I was with a group of businessmen last week discussing climate change. Chatham House rules so I can’t be more specific, but the conclusions will reach Whitehall in due course.
One of the more obvious conclusions we came to was that encouraging more people to work at home would benefit the environment. Less commuting means less travel and less pollution. If people do not travel in every day the head office can be smaller, with lower energy bills, lower water usage and a lower carbon footprint. The company saves money and so do employees. Unfortunately there’s a catch.
Employers have a statutory duty to provide employees with a safe working environment. They are responsible for proper lighting levels, an adequate temperature and for ensuring that the employee has a work station with a chair that will provide proper support. The employer must ensure that all equipment is safe and that electrical equipment has been PAT tested.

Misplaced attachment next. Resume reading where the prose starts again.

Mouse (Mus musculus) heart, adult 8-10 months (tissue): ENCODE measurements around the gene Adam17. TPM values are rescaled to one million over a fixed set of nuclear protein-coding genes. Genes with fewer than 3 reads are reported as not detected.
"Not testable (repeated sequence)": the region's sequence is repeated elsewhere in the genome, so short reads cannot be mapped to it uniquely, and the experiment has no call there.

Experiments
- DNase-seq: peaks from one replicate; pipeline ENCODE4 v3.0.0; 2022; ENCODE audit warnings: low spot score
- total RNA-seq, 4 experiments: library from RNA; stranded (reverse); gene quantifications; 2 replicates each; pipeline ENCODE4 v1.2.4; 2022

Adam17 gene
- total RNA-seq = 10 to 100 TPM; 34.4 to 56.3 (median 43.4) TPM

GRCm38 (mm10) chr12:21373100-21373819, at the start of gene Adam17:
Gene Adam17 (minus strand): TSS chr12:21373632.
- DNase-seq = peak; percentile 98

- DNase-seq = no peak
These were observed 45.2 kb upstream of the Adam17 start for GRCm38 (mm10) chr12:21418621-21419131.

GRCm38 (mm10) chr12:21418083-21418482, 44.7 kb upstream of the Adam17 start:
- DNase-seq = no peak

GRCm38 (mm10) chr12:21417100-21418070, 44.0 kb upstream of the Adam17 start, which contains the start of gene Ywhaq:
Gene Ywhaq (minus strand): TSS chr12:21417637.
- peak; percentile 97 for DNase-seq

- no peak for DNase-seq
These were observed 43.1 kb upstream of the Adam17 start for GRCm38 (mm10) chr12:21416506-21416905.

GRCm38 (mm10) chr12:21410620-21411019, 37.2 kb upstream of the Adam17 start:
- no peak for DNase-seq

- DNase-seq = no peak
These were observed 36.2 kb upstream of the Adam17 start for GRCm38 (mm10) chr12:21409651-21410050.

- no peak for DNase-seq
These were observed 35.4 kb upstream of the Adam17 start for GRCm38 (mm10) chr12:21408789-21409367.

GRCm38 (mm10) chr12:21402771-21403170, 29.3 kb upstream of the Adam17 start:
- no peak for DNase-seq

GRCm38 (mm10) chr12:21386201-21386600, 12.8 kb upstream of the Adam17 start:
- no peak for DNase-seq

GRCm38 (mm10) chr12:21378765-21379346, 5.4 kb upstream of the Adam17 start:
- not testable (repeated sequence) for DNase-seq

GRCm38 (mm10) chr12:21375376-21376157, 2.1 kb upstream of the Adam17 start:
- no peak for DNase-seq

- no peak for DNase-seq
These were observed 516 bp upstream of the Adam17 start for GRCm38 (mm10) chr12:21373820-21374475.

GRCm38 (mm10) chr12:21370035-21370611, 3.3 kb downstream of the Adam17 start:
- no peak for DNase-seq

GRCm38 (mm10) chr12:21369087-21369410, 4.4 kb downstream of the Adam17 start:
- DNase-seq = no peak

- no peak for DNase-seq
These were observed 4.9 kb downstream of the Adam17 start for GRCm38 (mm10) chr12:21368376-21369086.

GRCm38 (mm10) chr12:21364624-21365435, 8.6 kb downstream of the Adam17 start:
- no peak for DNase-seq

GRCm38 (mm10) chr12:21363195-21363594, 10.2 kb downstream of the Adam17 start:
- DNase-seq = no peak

To do all this in the employee’s home would infringe the employee’s rights. Not to do it lays the employer open to a claim if the home worker has a problem, like breaking a leg by tripping over the cat or getting a shock off a faulty fax.
For the employer it’s therefore safer to make everyone work in the office. Generally employees commute in their own time and at their own expense, so there’s no problem to the organisation there.
Saving the planet? Sorry, it just doesn’t make business sense.